With the Copenhagen Climate Conference about to begin, the issue of New York’s carbon footprint has taken center stage here—just as the city government has been forced to trim back its plans to require large buildings to reduce their use of energy.
On Earth Day, 2009, New York mayor Michael Bloomberg and city council speaker Christine Quinn announced the “Greener Greater Buildings Plan for NYC”. Acknowledging that the 80% of the city’s carbon footprint came from buildings, the city set out to cut 30% of its carbon emissions by 2030. According to the press release, the city would require buildings of 50,000 square feet or more to conduct an energy audit once every ten years and make any improvements that pay for themselves within five years.” Al Gore spoke at the Earth Day event, said nice things about the mayor and everyone left feeling green and good.
Unfortunately, according to a Dec. 4 New York Times story, “After intense opposition from building owners, Mayor Michael R. Bloomberg has dropped the most far-reaching initiative of his plan for reducing greenhouse gas emissions” The audits will still be required, but not the efficiency upgrades. It seems that New York’s real estate industry is too poor these days to be energy efficient. The problem is that the City’s financial wizards cannot figure out any way for owners to recoup their investments, since owners would pay the costs of improved efficiency, but under some leases they would not be able to recoup their costs, and only tenants would receive the benefits. And, even if some owners are willing to invest and can recoup, private capital has become increasingly scarce and the resources are simply not available. It’s more than a little scary to think that there cannot be some arrangement under which the owners of New York’s largest buildings can invest in energy efficiency measures that pay for themselves in five years
With all the clever financial minds wandering the streets lower Manhattan, I’m surprised that no one seems to be able to figure out a way to deal with this. Contrast this sad bit of unimaginative thinking with the proposed “Cash for Caulkers” program now being touted as a jobs initiative in Washington. Under this program, federal stimulus money would be paid to homeowners to fund 50% or more of the costs of a weatherization project. A second and far more imaginative energy efficiency initiative is the state-level Property Assessed Clean Energy program (PACE). These programs, now enacted in 15 states including New York, generate revenue streams to fund bond payments that provide capital for energy retrofits. Property owners pay for energy improvements over 15-20 years through an increase in their annual property taxes. The extra tax payments are used to pay bondholders who in effect, finance the energy upgrades. This method of payment overcomes one of the major disincentives to homeowner energy upgrades: What if I pay for these improvements and move before I have recovered the costs of the upgrade? By linking capital costs to long-term property taxes, the costs of the upgrade are paid by both the current and future owners of the homes.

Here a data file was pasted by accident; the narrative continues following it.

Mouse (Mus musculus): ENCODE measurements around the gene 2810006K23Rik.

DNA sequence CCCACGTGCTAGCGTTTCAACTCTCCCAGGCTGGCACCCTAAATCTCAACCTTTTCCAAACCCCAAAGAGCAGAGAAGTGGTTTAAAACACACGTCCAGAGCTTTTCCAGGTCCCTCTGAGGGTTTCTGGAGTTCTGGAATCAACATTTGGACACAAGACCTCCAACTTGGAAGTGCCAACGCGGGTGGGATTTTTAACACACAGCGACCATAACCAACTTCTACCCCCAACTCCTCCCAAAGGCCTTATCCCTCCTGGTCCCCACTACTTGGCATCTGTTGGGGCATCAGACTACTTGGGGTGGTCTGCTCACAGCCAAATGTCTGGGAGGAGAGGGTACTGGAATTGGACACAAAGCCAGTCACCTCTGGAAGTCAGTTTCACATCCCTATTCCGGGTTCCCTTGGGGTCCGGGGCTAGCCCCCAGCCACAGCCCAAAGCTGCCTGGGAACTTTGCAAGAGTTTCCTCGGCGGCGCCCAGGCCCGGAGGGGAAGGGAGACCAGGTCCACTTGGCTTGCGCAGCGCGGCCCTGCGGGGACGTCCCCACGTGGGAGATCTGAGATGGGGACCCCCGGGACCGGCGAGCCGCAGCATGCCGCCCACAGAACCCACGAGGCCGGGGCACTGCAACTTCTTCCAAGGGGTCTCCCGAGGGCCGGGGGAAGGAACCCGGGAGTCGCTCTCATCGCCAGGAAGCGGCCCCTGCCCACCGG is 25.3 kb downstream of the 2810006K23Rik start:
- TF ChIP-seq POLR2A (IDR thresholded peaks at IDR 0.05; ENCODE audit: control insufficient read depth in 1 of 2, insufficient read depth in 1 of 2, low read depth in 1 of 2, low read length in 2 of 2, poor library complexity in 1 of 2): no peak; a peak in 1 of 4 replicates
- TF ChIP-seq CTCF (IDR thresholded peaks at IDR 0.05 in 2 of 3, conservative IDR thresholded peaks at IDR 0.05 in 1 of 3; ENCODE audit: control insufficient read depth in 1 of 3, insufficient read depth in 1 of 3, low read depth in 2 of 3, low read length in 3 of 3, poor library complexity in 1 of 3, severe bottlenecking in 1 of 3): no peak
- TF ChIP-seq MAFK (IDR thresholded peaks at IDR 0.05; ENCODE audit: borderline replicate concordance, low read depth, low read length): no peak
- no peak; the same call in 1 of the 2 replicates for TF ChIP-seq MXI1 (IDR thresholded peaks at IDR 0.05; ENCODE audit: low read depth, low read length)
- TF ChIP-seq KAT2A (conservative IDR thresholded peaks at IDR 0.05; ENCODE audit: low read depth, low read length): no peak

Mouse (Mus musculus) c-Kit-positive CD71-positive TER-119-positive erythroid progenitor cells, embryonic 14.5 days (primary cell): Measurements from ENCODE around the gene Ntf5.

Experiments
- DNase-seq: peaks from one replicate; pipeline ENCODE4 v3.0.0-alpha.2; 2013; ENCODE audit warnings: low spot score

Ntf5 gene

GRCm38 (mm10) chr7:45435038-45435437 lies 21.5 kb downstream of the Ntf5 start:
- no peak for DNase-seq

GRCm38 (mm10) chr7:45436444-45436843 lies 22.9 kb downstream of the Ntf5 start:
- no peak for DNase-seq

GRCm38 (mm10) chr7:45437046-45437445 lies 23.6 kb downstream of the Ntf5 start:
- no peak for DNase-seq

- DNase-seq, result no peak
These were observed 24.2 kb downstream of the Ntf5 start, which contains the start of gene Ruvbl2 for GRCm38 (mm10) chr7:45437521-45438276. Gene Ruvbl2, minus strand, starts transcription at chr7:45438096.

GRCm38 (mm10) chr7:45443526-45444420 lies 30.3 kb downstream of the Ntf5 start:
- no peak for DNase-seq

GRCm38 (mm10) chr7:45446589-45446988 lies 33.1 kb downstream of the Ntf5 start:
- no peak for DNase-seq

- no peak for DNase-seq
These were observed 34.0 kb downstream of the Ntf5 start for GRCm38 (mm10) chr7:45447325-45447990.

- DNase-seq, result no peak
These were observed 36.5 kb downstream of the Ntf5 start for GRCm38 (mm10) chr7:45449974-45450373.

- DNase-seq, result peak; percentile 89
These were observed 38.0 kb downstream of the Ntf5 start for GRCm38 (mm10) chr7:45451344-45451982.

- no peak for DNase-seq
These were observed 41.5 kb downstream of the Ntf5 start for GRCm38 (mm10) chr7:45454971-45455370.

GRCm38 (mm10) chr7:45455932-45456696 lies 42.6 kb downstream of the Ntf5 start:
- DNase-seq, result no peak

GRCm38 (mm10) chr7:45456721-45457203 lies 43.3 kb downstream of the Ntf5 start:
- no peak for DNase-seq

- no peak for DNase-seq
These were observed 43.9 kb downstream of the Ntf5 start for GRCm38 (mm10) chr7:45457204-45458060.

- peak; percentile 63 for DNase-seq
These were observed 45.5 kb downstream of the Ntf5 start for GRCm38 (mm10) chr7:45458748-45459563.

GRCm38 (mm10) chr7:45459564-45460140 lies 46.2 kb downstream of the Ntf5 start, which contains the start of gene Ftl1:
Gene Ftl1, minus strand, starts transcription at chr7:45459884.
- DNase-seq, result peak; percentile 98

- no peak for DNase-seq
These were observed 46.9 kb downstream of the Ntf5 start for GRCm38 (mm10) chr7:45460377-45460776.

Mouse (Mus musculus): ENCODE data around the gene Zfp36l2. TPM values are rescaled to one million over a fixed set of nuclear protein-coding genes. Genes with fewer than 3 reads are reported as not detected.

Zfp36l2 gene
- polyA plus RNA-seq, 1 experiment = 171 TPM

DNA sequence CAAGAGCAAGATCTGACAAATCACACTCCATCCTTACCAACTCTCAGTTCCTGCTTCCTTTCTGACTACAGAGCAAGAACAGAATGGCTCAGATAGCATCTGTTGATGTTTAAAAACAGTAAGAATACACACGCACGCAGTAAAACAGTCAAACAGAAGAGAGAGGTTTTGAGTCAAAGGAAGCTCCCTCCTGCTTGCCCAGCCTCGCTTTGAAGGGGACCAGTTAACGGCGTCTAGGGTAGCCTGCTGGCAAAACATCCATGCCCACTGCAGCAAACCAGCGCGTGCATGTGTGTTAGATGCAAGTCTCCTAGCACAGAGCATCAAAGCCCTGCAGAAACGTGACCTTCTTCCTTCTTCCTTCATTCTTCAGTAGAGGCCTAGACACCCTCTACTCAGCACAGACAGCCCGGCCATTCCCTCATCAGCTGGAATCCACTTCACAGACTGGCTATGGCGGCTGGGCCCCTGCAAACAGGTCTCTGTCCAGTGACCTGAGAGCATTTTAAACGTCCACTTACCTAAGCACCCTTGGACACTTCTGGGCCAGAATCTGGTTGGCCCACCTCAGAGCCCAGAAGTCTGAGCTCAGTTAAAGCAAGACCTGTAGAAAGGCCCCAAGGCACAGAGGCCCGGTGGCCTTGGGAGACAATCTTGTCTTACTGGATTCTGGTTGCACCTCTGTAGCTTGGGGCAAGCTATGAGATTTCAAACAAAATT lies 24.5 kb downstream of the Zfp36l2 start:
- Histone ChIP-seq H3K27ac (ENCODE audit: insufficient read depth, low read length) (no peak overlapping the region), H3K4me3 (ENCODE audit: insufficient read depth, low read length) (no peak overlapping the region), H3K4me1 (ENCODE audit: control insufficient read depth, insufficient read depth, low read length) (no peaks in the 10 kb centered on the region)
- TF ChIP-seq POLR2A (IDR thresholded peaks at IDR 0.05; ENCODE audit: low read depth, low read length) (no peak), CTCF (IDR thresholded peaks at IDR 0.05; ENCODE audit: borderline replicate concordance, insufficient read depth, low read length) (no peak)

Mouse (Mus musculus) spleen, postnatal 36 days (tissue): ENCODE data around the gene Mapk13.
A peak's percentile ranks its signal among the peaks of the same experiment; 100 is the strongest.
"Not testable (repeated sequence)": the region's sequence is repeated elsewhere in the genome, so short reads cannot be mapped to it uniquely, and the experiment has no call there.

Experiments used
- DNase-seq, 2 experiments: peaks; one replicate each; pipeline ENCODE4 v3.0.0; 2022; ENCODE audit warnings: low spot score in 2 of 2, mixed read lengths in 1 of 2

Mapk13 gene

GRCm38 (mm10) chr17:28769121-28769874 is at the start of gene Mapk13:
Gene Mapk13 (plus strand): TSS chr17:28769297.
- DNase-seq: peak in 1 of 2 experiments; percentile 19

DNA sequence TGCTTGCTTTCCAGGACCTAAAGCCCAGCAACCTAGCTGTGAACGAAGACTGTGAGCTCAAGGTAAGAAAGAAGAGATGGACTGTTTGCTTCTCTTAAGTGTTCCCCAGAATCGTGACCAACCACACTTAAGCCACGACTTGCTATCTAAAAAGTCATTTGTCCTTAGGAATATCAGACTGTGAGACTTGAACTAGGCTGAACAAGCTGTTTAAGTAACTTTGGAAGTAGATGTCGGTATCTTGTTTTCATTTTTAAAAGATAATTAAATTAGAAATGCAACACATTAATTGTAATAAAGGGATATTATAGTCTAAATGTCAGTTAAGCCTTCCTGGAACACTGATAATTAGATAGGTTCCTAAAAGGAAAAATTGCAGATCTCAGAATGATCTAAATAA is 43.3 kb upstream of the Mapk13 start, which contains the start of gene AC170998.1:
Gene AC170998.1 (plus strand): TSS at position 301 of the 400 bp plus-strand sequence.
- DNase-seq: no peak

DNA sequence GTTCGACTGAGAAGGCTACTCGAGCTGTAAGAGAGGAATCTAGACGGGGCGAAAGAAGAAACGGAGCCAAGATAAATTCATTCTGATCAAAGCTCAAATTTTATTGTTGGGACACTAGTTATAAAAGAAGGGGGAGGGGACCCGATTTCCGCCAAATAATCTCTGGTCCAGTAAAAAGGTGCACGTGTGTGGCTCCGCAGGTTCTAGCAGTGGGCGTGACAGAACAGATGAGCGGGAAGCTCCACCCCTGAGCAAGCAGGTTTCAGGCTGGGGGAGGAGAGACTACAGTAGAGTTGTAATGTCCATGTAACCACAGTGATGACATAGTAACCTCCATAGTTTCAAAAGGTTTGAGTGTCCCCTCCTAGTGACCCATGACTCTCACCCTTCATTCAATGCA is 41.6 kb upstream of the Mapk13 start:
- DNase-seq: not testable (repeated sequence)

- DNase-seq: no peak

PACE and “Cash for Caulkers” are efforts to provide incentives for homeowners to weatherize private homes. We waste enormous amounts of energy in America’s private homes, and there is no question that weatherization can pay for itself over time. Most homeowners do not have the money or the will to do this without a little push, and the programs provide one.
Which brings us back to Bloomberg’s backpedal on big-city buildings. Cash for Caulkers and PACE provide us with a model that could be converted for urban use. These programs both need multi-unit and non-residential options. PACE and Cash-for Caulkers have a definite suburban bias. While it is true that most of the land in New York City sits beneath single family homes, and many folks in the outer boroughs could benefit from these programs, most of the people in New York City live in apartments. Even more important, most people in New York City work in buildings of more than 50,000 square feet. We need to figure out a way to help building owners generate the capital needed for energy upgrades.
The obvious way is to use the money saved by energy savings to create a revenue stream to fund government bonds that would subsidize upgrades. It is true that tenants are not property owners and therefore the property tax surcharge in PACE cannot be used to generate capital for energy upgrades. However, an increase in the tax on electricity currently already by utilities for energy efficiency projects could be assessed to provide capital for large building upgrades. The economic impact of the tax should be slight, because utility costs would go down even as the taxes on those costs rose.
While the world’s leaders gather in Copenhagen to discuss the great issues of global warming and world diplomacy, I am once again reminded of the late congressman Tip O’Neill’s admonition that all politics is local. In the end, all the forward-looking policies articulated in Washington and in Copenhagen will have meaning only when a landlord in New York City decides to sign up a contractor this summer to weatherize his pre-World War II apartment building.
Steve Cohen is executive director of the Earth Institute, Columbia University.